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The Long and Winding Road'?¦ That Leads to Brand Loyalty

Today might be the worst day for an artist to release an album, unless you are The Beatles. 40 years after the group split and 10 years after the launch of iTunes, The Beatles are now available for digital download. Apple teased the launch on 11/15 with their announcement that 'Tomorrow is just another day. That you'll never forget.' Speculation around the announcement ranged from chatter about a cloud-based subscription service to Ellen DeGeneres' latest tweet: 'Apple says iTunes is making a big announcement tomorrow. If it's a baby, I hope they name it Ellen.'? While I'm excited to purchase a new digital version of Yellow Submarine, my favorite Beatles songs are already on my iPod. Or in the words of @adamisacson 'Today, Apple is announcing to the world that millions of baby boomers still don't know how to rip mp3 files from their record collections.'? I was looking forward to the 11/16 release of my favorite American Idol, Lee Dewyze's new album ' but 12 hours after it should have been available on iTunes, it is still not there. Lee has been patiently thanking fans today via Twitter for their support while iTunes figures out why his album isn't available yet'?¦ In a recent tweet he is reminding fans that his album is available right now on other online sites. And yet here I am still waiting for iTunes to figure out their Beatlemania before I jump ship and purchase elsewhere. I'm mostly waiting for the ease of iTunes & iPod syncing, but apparently I'm more loyal to Apple than I ever realized. I don't own an Apple computer, or even an iPhone although I do have more than one iPod, love a good Justin Long commercial and I'll be the first in line for a Verizon iPhone if it ever happens. As a marketer I know brand loyalty is important, but today I have seen firsthand how impactful it can be. If I remember today for anything, it might be for realizing the true effect of brand loyalty. Oh and for Lee's new album, which as of 12:05 PM is now available on iTunes. Congratulations @LeeDewyze! PS. Does this mean Garth Brooks is coming to iTunes next? That will be the day that my iPod will never forget.

Welcome to more choice, more control, more speed.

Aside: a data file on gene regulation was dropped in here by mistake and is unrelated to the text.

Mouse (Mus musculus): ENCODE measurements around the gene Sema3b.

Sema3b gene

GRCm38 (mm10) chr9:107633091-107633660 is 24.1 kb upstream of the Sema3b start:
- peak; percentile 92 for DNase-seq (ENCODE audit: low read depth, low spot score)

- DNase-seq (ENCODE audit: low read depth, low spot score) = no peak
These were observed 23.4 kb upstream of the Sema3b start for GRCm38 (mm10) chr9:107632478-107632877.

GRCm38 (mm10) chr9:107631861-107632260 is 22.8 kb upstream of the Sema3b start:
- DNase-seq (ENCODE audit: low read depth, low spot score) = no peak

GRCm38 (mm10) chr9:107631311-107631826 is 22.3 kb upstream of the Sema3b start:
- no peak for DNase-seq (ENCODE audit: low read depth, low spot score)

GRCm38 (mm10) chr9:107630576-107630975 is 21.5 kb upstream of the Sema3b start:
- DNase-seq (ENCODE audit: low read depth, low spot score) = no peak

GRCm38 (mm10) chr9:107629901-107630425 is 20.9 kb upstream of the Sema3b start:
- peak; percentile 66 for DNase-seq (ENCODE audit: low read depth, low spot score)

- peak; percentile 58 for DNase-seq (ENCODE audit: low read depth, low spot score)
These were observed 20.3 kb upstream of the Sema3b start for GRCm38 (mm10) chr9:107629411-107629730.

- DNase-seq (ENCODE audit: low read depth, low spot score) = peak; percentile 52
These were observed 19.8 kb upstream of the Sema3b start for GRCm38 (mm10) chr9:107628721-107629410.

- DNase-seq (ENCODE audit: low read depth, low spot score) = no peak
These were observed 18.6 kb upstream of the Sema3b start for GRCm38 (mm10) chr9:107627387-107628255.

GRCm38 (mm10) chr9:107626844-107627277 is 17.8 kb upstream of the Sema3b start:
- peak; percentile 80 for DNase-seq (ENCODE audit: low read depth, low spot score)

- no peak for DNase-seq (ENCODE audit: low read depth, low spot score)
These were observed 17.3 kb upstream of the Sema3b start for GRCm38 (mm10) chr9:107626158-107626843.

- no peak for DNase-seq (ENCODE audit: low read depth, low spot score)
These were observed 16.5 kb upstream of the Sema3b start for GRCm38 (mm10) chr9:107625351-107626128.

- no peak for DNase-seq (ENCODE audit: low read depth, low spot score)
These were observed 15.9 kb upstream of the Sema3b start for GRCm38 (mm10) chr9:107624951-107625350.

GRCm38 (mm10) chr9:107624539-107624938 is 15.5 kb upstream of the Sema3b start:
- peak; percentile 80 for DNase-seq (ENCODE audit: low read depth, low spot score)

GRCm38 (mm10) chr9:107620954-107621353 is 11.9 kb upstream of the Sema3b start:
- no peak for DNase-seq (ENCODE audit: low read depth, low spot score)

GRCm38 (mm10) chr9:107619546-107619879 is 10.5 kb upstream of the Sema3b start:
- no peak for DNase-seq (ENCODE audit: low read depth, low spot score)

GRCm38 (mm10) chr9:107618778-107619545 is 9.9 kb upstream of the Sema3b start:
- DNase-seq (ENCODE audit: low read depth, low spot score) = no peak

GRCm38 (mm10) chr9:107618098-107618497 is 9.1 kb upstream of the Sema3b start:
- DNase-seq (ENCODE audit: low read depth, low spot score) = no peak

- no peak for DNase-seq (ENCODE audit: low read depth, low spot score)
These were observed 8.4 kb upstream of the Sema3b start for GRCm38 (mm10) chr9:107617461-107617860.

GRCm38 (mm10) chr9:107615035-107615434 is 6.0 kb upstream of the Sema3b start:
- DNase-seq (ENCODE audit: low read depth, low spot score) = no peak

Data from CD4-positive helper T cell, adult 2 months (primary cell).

Author's Note: Comcast is an AMP client, but we are not involved in their direct mail marketing and I am not involved in the account. Just wanted to share a positive consumer experience, which happens to be from one of our clients. It is safe to say that most apartment building mailrooms have a collection of junk mail/direct mail pieces filling up the recycling bin. There are days that I don't even read the title of the latest mailer ' if there are 3 other copies of it in the recycling bin, I promptly add mine to the collection. If 3 other people thought it was junk, that's all I need to know. I recently received a piece of direct mail with a cool red graphic on the front ' and when I glanced in the recycle bin, no one else had tossed theirs, so I kept it. The front read 'xfinity. Welcome to more choice, more control, more speed. And more HD than ever before.' After reading the xfinity mailer, I was pleasantly surprised that they weren't trying to sell me more choice/control/speed or HD. Apparently while I had been traveling, xfinity had snuck into my cable box and left me with a complimentary system upgrade. I was skeptical (how much would this free upgrade increase my next bill?) but this 'junk mail'? actually made it out of the mailroom and up to my apartment. Later that day, I was setting my DVR for the next Yankees game, and before I could select it to record both the game and the post-game show (this is how I've been recording the 'end' of the game, since the Yanks usually go beyond their scheduled time'?¦), xfinity prompted me with something like: 'This program might run over, do you want to extend this recording and for how long?' Amazing! Yes I do want to extend it, and hey xfinity, you just saved me from doing it the long way, I appreciate that. Other new xfinity features included searching for programs with an on-screen keyboard to enter the program name, and significantly quicker searching (remember how you would try to advance a few hours forward in the guide menu and you would end up on next Thursday? Totally fixed.) All of this positive xfinity energy had me updating my facebook status that night, following @comcastcares on twitter and sending a few texts to spread the news. I might be a more avid DVR user than most, but I appreciate the $0.03 that xfinity probably spent on my non-junk mail, because I am hooked on the new experience. While these are not ground-breaking DVR features, (obvious even) they have successfully changed my DVR experience. If xfinity had under-delivered on this promise of more control/more speed/more choice, as marketers often do, it would have been just another piece of junk mail. But now I find myself actually looking forward to the next piece of non-junk mail from xfinity, as long as it's not another Triple Play offer. So marketers, the next time your brand has something to say ' whether it's via direct mail, on a social network or at an event: make it catchy, keep it relevant and most importantly, deliver on your promise. You will have friends and fans in no time. Hey xfinity ' talk to me. I'm listening. And watching.

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